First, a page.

Tips to Work from Home More Effectively (The New Frontier: Working from Home)
Of all the abrupt changes society has gone through the past year and a half, one of the more lasting is the transition from working in the office to working from home. According to one study, 70% of companies are planning on adopting a hybrid work model and at least 97% of workers want some form of work-from-home.
This new movement has some amazing benefits: less commuting, more flexibility, more time to spend with friends and family.
However, working from home has its own unique challenges. How do you maintain a work-life balance when your work is at home? How do you stay focused throughout the day, especially if you live with children or roommates?
To help you tackle these problems, this article will be the first in a new blog series I’m calling “The New Frontier: Working from Home.”
Below are some actionable steps you can take to create the sanity needed to manage work and home from the same place.
- Create a separate workspace
When you go into the office, you automatically have a clear separation between work and home. So when you’re working from home, you need to create a space designated for work. Whether that’s a whole home office or a desk in your room is up to you, but outfit it accordingly. Make sure you have reliable wifi, a comfy chair, and any other technology you need to do your job.
- Or go to a different location
I often find that getting out and working at a cafe or library—somewhere other than home—increases my productivity. Try it out. If you hit a wall at work, take a walk. Make time to get out of the house everyday, even if only for a short while.
- Maintain a schedule
This is crucial. Keeping a morning and evening routine will help you feel better, more productive, and generally sane. You don’t have to have the same schedule everyday—heaven knows that’s impossible for some people (AKA me)—but creating a schedule the night before will help you stay focused the next day.
- Pick a clear start and end time
This piece of advice goes along well with maintaining a schedule. Decide when you will start and end work each day, whether that’s 9 to 5 or 10:30 to 7:15. Doing so will help you delineate between work and rest.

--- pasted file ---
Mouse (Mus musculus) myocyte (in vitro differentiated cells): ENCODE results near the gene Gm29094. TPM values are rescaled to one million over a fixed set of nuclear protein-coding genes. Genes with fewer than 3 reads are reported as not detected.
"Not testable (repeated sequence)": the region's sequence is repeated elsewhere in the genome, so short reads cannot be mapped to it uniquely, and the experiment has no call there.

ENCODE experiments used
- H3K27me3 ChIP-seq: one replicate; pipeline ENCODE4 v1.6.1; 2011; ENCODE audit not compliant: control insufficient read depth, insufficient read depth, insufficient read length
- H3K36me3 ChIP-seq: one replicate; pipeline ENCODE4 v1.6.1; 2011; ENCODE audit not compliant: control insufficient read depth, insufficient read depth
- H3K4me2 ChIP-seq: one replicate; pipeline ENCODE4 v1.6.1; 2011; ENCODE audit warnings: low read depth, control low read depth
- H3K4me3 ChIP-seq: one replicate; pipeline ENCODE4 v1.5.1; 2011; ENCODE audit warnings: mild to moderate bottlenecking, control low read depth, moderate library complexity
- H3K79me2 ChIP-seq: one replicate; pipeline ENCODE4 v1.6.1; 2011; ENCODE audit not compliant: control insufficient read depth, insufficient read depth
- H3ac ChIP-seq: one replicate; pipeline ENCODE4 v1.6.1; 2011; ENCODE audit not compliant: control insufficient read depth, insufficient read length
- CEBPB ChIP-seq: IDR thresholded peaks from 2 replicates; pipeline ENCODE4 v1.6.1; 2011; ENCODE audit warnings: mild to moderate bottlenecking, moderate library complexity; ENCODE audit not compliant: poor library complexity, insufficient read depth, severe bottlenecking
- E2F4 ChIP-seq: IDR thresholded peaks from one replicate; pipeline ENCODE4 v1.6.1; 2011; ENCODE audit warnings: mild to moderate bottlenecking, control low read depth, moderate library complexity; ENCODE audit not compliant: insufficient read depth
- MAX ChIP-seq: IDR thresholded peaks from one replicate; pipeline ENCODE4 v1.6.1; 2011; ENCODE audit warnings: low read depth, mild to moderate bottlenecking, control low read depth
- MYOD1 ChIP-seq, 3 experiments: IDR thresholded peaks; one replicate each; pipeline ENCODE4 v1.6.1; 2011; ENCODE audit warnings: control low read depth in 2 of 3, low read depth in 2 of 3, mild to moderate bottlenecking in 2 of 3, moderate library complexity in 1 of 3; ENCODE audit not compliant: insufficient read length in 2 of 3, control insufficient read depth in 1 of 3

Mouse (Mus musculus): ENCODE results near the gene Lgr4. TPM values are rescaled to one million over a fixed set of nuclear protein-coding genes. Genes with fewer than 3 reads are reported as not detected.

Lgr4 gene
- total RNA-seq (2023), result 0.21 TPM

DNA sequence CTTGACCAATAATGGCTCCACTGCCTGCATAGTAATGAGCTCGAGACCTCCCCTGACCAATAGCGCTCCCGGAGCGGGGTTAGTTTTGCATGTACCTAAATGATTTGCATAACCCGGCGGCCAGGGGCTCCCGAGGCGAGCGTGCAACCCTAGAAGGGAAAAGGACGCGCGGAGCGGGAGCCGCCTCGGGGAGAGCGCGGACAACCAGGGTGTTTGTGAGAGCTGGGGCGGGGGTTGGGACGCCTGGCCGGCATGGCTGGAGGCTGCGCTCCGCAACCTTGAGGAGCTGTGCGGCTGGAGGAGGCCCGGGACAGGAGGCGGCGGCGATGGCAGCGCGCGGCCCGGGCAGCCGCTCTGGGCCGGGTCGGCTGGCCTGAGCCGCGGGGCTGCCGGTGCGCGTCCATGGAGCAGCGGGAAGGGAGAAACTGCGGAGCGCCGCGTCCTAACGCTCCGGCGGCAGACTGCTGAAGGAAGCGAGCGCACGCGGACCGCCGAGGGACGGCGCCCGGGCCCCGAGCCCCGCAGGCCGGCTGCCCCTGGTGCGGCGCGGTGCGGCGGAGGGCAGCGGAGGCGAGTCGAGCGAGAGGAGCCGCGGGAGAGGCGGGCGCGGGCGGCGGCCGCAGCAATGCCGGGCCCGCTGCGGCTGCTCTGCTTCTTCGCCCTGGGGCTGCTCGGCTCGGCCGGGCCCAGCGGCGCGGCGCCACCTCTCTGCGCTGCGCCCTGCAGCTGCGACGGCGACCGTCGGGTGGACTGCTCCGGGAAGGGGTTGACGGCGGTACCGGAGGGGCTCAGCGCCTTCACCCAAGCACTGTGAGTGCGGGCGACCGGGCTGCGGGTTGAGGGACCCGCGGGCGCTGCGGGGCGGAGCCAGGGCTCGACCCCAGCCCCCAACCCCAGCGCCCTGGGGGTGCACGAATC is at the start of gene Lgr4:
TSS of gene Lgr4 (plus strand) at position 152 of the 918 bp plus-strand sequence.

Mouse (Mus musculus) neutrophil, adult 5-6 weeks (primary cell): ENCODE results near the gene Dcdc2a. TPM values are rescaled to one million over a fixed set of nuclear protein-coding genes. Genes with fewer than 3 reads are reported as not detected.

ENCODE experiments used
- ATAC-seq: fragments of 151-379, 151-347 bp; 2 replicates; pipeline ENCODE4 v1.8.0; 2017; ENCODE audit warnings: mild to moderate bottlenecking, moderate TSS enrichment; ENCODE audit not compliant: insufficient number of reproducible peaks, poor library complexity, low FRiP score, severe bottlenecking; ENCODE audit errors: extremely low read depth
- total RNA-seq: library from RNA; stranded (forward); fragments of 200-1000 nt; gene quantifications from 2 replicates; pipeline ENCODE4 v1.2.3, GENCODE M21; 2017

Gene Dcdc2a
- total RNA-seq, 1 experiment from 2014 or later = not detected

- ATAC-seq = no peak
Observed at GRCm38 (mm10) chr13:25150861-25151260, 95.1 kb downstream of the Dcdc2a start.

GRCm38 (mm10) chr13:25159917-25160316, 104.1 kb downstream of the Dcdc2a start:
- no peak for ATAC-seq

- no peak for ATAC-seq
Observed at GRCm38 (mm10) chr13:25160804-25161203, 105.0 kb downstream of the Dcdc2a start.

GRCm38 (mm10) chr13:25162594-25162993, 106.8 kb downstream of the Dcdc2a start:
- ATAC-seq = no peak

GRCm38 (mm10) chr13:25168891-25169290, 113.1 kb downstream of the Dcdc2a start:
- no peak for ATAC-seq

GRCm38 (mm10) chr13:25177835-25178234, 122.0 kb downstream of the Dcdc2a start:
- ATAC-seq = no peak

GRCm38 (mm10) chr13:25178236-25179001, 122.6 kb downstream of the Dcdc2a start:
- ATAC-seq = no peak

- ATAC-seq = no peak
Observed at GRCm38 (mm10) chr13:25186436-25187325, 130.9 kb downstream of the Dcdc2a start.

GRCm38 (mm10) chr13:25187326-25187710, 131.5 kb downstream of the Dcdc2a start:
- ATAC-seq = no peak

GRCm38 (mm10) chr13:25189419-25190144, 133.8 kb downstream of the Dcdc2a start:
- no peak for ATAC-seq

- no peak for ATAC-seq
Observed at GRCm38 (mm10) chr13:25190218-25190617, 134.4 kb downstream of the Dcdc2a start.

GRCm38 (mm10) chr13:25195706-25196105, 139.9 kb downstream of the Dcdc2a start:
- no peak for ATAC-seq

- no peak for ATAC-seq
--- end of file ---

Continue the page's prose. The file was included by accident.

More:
- Set boundaries and expectations for anyone who will be home with you
Living with someone, especially if that someone is a child, can make it more difficult to work from home. Have a conversation with whoever you share your space with and make it clear that during whatever period of time you decide, you’ll need to focus on work. This sort of conversation will differ depending on who you live with, but it’s important to have. If you have children, it will help minimize distraction. If you live with a roommate, it might help keep you accountable.
- Minimize distractions
Speaking of distractions, minimize them as much as possible. Set aside your phone, turn off the TV, and refrain from scrolling on social media. If you have trouble concentrating or finding the energy to get started working, set a timer for 20 minutes. Work until the timer goes off, then take a 5 minute break. This is a trick I do myself, and I’m always more productive and focused when I do it.
- Remember to take breaks
Taking breaks is crucial no matter what, but especially when managing your own time. If you usually take a half hour for lunch, take that full half hour at home. Don’t shortchange yourself just because you’re not in the office.
- Interact with people
As an extrovert, being around other people fills me with energy. I need to plan time to be around others, whether that be spending time with a friend or sitting in a cafe surrounded by other people. Interestingly enough, research has shown that introverts have been most affected by the work from home shift, as they no longer have an excuse to see anyone. No matter who you are, you need social interaction. Reach out to your coworkers, both those in and out of the office. Have lunch with a friend. Do something to keep yourself from becoming isolated.
- Stay in contact with the office and your coworkers
It can be incredibly easy to never speak with your coworkers, especially those working in the office, when you’re working from home. However, it’s important to maintain those relationships, as it will help you feel connected to your work and remind people that you are still a valuable part of the team.
- Know the ground rules from your employer
Of course, working from home can’t be successful without knowing what your employer expects from you. Set up a meeting with your boss and ask for the ground rules. Some examples of what to ask might be:
- Do you expect me to be available during regular work hours, or can I work a flexible schedule?
- Are there any days I need to come by the office?
- What is the best method of communication to keep me connected to the rest of the team/office?
Hopefully these tips will help you make the most of your work from home experience.
Do you have anything that’s helped you work more effectively from home? Contact us and let me know! I’m always looking for what others have to say, and I’d love to hear from you.